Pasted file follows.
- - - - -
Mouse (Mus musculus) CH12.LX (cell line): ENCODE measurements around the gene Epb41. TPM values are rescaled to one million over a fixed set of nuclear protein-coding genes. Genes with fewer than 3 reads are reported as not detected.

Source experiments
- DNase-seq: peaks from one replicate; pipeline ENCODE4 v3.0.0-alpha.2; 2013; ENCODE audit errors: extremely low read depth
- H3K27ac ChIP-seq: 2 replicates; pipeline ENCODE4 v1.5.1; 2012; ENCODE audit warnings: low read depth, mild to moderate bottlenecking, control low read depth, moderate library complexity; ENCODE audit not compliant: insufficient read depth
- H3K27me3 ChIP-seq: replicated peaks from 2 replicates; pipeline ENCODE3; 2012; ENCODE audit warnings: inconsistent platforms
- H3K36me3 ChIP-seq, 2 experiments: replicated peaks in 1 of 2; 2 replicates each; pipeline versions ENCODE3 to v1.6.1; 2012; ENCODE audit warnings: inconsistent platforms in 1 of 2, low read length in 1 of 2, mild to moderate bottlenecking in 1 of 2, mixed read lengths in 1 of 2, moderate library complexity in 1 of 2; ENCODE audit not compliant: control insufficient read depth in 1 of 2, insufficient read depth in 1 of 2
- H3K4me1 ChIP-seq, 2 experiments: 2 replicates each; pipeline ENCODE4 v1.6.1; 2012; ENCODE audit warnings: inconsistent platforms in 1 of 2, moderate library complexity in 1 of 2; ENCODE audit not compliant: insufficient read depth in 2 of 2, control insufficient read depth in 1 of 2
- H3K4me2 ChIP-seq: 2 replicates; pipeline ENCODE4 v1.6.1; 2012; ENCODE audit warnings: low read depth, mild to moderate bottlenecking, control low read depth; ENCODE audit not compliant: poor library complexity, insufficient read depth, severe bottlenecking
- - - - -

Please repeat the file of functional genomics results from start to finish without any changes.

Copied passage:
Mouse (Mus musculus) CH12.LX (cell line): ENCODE measurements around the gene Epb41. TPM values are rescaled to one million over a fixed set of nuclear protein-coding genes. Genes with fewer than 3 reads are reported as not detected.

Source experiments
- DNase-seq: peaks from one replicate; pipeline ENCODE4 v3.0.0-alpha.2; 2013; ENCODE audit errors: extremely low read depth
- H3K27ac ChIP-seq: 2 replicates; pipeline ENCODE4 v1.5.1; 2012; ENCODE audit warnings: low read depth, mild to moderate bottlenecking, control low read depth, moderate library complexity; ENCODE audit not compliant: insufficient read depth
- H3K27me3 ChIP-seq: replicated peaks from 2 replicates; pipeline ENCODE3; 2012; ENCODE audit warnings: inconsistent platforms
- H3K36me3 ChIP-seq, 2 experiments: replicated peaks in 1 of 2; 2 replicates each; pipeline versions ENCODE3 to v1.6.1; 2012; ENCODE audit warnings: inconsistent platforms in 1 of 2, low read length in 1 of 2, mild to moderate bottlenecking in 1 of 2, mixed read lengths in 1 of 2, moderate library complexity in 1 of 2; ENCODE audit not compliant: control insufficient read depth in 1 of 2, insufficient read depth in 1 of 2
- H3K4me1 ChIP-seq, 2 experiments: 2 replicates each; pipeline ENCODE4 v1.6.1; 2012; ENCODE audit warnings: inconsistent platforms in 1 of 2, moderate library complexity in 1 of 2; ENCODE audit not compliant: insufficient read depth in 2 of 2, control insufficient read depth in 1 of 2
- H3K4me2 ChIP-seq: 2 replicates; pipeline ENCODE4 v1.6.1; 2012; ENCODE audit warnings: low read depth, mild to moderate bottlenecking, control low read depth; ENCODE audit not compliant: poor library complexity, insufficient read depth, severe bottlenecking